Taliban Captures Provincial Capital And Assassinates Govt’s Top Media Officer
Amid growing fears from US withdrawal, The Taliban captured an Afghan provincial capital, ambushed, and assassinated the government’s top media officer in Kabul on Friday.
A police spokesman in southern Nimroz province said the capital Zaranj, a major trading hub near the border with Iran, came under the Taliban’s control because “of a lack of reinforcement mechanisms”.
Earlier this week, the Taliban attempted to kill the ministry of defense Bismillah Khan Mohammadi. Though the attempt has failed, at least 8 civilians were killed.
The Taliban continue to puzzle policymakers. Though the US is trying to mend relations with the movement, the Taliban continue to capture major cities, exacerbating the political and social malaise in the country. Indeed, the movement aims, through these attacks, to signal a message to the international community that “this is just the beginning”.
“The Taliban have recognized that all they need to do is keep the pressure on, wait us out, and launch simultaneous offensives around the country,” says David Petraeus, a former US commander in Afghanistan and former head of the CIA who now works as a partner at KKR Global Institute, part of the private equity group. “They have broadly achieved their objectives without the US getting meaningful concessions in return.”
The so-called war on terror prompted a plethora of consequences in the Middle East and North Africa (MENA) region, yet Afghanistan suffered the most. Even before the war on terror, Afghanistan was a place of a power struggle between the ex-Soviet Union and the United States.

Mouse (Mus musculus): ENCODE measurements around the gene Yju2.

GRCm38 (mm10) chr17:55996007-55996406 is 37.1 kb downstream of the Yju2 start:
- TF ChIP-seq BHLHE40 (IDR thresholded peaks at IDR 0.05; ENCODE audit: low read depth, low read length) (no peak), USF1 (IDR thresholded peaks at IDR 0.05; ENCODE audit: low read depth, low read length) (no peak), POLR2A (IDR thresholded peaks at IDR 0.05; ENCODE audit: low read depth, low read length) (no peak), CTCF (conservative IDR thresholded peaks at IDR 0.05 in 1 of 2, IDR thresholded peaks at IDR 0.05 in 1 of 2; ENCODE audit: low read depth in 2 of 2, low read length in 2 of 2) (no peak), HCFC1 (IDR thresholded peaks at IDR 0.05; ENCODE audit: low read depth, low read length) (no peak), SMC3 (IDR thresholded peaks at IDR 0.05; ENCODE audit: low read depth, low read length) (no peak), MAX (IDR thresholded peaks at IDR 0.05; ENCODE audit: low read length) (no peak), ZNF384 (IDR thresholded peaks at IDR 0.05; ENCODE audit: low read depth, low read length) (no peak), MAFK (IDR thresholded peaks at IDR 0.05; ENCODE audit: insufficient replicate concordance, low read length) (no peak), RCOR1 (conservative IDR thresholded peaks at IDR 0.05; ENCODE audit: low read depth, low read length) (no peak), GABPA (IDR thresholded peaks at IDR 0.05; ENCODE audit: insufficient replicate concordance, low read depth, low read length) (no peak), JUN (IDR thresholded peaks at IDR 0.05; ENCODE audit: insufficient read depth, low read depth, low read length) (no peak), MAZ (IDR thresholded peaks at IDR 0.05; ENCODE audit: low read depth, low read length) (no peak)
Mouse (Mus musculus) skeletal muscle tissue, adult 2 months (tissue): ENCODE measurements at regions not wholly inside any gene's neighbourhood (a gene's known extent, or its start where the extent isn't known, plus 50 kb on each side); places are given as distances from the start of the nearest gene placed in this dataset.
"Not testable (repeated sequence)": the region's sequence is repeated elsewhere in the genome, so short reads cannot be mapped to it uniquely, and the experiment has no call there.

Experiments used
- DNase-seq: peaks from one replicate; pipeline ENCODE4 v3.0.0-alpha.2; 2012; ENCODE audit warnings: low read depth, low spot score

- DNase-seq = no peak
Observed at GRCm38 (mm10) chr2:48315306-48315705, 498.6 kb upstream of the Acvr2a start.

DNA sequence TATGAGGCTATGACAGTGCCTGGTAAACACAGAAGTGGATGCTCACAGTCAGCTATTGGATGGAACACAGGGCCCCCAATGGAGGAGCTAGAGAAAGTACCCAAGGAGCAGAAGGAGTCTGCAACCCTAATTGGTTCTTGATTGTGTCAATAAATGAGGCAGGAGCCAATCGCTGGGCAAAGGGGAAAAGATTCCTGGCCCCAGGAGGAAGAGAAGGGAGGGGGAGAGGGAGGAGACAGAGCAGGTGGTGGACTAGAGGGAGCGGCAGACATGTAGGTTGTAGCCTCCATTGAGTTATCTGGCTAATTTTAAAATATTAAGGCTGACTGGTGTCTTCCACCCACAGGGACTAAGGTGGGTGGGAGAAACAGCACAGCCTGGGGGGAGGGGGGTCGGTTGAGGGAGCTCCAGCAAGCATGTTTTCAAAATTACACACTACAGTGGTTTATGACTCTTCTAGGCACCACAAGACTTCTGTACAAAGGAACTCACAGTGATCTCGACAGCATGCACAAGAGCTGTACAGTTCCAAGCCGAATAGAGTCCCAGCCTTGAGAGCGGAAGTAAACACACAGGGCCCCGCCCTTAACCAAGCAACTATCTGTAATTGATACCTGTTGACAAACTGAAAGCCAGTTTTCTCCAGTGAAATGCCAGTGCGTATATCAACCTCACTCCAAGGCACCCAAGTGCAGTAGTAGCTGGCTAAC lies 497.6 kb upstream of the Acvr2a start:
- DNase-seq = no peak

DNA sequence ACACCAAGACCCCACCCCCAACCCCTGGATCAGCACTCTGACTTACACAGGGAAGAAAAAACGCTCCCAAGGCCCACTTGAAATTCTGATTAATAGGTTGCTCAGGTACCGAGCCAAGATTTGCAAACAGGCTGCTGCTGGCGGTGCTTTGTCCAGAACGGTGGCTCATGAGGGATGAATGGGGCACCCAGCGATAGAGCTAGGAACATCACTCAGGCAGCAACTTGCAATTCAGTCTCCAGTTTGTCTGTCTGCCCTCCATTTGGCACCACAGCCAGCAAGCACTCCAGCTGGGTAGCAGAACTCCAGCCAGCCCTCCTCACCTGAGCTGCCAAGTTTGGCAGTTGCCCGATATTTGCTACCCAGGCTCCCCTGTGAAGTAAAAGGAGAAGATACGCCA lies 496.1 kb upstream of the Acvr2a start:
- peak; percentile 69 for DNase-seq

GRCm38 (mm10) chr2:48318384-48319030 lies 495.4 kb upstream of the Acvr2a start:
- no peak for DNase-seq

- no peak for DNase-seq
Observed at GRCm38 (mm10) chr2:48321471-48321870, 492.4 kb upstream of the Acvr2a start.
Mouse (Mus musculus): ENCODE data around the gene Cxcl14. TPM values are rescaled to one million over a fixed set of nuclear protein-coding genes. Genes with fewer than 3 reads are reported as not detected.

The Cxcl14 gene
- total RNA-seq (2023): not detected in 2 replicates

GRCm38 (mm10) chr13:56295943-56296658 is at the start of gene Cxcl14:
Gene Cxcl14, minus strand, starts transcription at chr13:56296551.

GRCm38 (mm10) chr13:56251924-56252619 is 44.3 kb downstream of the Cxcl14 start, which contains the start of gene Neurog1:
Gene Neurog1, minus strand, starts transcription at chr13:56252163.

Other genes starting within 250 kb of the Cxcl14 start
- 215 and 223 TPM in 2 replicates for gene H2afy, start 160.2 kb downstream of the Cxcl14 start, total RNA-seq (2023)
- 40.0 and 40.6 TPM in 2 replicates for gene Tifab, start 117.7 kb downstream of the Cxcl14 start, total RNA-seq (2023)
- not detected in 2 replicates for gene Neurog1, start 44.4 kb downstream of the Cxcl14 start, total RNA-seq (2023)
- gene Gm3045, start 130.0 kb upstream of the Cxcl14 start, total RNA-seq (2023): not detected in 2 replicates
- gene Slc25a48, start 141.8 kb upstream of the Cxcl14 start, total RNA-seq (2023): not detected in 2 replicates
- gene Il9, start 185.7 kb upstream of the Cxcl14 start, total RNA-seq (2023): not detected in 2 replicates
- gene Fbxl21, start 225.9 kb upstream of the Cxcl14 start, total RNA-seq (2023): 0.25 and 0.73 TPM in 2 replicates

To contain the spread of communism in Afghanistan, the US-backed the Mujahidin, an Islamic resistance movement. President Carter provided $500,000 worth of non-lethal assistance to Al- Mujahidin.
Soon after the collapse of the Soviet Union, the civil war erupted. By 1992, political and religious factions fought for authority. Four years later, the Taliban rose to power. They had their own plans: “We want to go to Kabul and announce an Islamic government there,” a member of the movement said. Between 1996 and 2001, the Taliban had full control over the country. They declared Afghanistan an Islamic state, following an extremist interpretation of Islam.
Now the US is withdrawing from the country after it tore the country apart, encouraged the rise of extremists, and terrorized the civilians for more than 20 years. The US’s sudden disinterest in Afghanistan and Iraq says a lot about its foreign policy, which is undoubtedly far from being “normative-driven”.
The only thing that the US could do is to follow a strategy of deterrence. This could happen through encouraging good behavior on their part, and promising severe punishment if they fail to abide by the agreement.